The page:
Skip to main content


February 24, 2011

An Interview with Paula McLain, Author of THE PARIS WIFE --- Part I

Posted by Stephen

Author Paula McLain blends fact with fiction in her ambitious novel The Paris Wife as she recreates Jazz-era Paris and the little-known courtship, marriage and unraveling of Ernest Hemingway and his first wife, Hadley Richardson. The second part of this interview will run Thursday, March 3rd. The Paris Wife is in stores now. Your reading group could also win the chance to speak with Paula in February's Registered Book Club Promotion. Click here for more details.

Warning: Plot details may be revealed.

paris.JPGQ: Hadley Richardson was Ernest Hemingway's first wife; yet for many of us, she is largely unknown, a woman at the fringes of literary history. Why did you decide to write a novel about her, and why did you choose The Paris Wife as your title?

A: I first came to know Hadley in the pages of A Moveable Feast, Hemingway's remarkable memoir of his years in Paris. His reminiscences of Hadley were so moving that I decided to seek out biographies of her life --- and that's when I knew what I'd found something special. Her voice and the arc of her life were riveting. She's the perfect person to show us a side of Hemingway we've never seen before --- tender, vulnerable, and very human --- but she's also an extraordinary person in her own right.
As for the book's title, although to many Hadley might simply appear to be Hemingway's "Paris wife" --- the way Pauline Pfeiffer became known as his "Key West wife" and Martha Gelhorn as his "Spanish Civil War wife" --- Hadley was actually fundamental to the rest of his life and career. He couldn't have become the writer we know now without her influence.
Q: How did you go about re-creating the world that Hadley and Ernest inhabited?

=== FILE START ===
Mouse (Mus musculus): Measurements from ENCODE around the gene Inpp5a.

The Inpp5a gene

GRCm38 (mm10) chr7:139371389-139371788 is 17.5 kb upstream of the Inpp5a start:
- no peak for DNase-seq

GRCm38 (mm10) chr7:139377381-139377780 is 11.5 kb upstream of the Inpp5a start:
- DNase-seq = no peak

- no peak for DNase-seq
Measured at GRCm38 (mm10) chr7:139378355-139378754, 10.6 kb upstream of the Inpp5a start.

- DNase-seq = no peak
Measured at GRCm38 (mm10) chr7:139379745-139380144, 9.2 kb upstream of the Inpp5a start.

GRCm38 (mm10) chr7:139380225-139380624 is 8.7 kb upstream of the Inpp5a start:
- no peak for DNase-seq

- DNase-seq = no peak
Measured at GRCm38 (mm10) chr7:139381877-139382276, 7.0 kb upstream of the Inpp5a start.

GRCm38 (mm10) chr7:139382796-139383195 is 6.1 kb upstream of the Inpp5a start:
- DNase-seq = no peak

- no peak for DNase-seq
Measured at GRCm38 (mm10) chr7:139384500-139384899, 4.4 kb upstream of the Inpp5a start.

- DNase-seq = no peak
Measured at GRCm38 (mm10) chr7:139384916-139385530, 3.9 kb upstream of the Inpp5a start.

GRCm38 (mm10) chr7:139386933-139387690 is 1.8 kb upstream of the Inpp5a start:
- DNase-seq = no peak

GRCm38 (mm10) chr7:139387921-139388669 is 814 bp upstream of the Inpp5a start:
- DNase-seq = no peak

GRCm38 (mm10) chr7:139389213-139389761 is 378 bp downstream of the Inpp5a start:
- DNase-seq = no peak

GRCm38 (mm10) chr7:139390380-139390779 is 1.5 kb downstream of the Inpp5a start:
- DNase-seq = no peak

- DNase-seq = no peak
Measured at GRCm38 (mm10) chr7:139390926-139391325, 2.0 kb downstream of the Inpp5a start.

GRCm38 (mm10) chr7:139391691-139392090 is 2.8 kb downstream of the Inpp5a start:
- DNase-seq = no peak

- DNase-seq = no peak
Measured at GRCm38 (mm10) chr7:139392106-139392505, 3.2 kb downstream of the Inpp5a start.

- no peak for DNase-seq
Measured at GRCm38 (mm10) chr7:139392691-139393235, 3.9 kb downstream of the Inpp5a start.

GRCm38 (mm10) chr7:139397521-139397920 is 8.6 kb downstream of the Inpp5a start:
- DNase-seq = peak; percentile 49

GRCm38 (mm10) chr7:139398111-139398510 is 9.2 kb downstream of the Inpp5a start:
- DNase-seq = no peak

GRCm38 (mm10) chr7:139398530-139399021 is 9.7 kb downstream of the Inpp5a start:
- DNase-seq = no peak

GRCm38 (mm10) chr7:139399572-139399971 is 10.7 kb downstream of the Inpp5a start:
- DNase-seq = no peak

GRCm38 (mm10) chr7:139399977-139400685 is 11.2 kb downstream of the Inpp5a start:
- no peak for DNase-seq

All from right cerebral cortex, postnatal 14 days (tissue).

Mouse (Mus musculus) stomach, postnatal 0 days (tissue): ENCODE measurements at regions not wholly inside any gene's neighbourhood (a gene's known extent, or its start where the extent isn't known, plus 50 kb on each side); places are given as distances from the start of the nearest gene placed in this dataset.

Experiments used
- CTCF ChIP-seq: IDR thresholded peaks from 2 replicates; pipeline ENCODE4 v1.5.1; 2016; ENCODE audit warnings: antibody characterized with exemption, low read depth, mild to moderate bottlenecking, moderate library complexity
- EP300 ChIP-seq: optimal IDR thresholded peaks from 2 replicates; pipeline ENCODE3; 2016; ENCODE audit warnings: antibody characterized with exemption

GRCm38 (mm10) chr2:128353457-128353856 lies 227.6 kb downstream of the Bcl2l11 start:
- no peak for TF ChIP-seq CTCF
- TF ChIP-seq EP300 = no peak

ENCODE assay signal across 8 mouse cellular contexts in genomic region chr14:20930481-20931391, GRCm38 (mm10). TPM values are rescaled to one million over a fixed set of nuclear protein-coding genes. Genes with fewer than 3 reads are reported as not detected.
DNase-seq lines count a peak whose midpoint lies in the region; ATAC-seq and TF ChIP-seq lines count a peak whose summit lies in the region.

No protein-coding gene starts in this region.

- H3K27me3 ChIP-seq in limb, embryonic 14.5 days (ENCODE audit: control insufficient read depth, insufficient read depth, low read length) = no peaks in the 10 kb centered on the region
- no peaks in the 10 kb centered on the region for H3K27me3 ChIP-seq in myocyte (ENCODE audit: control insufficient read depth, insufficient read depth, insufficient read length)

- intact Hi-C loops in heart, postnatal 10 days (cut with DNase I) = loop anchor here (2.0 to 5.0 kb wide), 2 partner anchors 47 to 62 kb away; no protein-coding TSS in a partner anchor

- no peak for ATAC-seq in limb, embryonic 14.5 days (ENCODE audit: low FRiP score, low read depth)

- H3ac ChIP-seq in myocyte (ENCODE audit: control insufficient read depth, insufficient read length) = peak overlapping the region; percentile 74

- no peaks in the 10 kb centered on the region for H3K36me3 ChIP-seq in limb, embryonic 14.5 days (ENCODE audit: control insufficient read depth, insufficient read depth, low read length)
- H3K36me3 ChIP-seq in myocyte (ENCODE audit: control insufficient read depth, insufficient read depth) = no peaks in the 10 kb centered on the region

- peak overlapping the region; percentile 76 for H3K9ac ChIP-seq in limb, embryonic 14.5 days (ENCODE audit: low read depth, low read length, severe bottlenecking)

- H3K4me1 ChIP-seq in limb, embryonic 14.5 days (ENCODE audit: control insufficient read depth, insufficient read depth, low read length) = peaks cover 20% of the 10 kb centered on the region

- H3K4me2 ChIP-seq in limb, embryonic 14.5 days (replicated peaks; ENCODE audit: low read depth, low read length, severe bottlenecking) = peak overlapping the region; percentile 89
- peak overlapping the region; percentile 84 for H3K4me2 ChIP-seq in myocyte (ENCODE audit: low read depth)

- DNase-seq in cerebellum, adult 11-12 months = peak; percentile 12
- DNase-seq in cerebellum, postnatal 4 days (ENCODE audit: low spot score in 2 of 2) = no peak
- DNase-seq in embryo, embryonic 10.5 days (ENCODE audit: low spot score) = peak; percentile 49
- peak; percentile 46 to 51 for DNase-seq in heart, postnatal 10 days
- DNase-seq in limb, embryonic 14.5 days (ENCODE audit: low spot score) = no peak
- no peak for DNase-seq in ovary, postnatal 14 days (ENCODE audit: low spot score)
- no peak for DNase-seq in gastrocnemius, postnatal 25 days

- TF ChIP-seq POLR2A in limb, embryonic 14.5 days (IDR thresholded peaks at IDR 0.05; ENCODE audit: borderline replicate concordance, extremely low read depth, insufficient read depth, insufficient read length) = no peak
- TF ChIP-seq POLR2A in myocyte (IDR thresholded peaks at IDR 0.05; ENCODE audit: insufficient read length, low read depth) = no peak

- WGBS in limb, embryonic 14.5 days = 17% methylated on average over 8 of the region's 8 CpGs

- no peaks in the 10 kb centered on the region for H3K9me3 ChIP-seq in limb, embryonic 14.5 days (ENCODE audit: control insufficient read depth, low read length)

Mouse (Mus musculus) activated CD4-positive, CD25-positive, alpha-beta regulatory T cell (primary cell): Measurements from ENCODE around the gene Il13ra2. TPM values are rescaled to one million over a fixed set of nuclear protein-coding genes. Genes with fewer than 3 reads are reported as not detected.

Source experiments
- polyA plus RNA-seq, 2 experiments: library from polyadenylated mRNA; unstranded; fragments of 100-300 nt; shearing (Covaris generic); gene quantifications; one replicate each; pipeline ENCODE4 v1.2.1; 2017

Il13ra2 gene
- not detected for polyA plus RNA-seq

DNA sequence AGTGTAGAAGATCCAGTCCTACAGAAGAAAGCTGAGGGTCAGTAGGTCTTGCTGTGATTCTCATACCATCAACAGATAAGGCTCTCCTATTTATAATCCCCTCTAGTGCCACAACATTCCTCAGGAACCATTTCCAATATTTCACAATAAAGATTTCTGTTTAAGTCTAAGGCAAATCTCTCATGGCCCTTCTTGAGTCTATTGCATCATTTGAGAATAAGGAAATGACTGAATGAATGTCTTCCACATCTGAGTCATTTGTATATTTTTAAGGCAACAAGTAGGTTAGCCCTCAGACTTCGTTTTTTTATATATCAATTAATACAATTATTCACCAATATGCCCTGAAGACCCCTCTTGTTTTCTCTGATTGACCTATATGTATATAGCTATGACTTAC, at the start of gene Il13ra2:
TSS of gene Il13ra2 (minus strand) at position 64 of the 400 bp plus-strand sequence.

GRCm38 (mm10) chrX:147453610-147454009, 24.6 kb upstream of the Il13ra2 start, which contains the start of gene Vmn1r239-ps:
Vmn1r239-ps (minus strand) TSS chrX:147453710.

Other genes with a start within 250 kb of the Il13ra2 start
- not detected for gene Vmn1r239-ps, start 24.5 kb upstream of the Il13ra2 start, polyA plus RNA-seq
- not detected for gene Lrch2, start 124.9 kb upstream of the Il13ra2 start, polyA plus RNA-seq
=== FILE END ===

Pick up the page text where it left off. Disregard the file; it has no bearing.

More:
A: I began by reading biographies of them both, their correspondence, and Hemingway's work from that time --- particularly The Sun Also Rises and his story collection In Our Time. A Moveable Feast was also enormously useful, as were several other biographies --- on Stein, the Fitzgeralds, the Murphy's --- and books about what Paris was like in the 20's. What a singular time in history! It was thrilling to be with them in the cafés, in the middle of those quintessential conversations.
At a certain point, however, it was equally important for me to close the books, step away from the historical record, and simply immerse myself in the world I was creating. Biographies can only be so useful to a novelist interested in the story beyond the facts on record, complete with emotional intricacies a biographer would never presume to know. For instance, the dénouement of the Hemingway's marriage, from Pauline Pfeiffer's arrival at Schruns to the end of the "dangerous summer" in Antibes and Pamplona, occupies five pages in the most well-regarded biography of Hemingway's life --- but it's the absolute core of my story.
Q: Why did Hadley and Ernest fall for each other? Many of their friends seemed to find it an unlikely pairing, especially given the fact that Hadley was several years older and less worldly than her husband.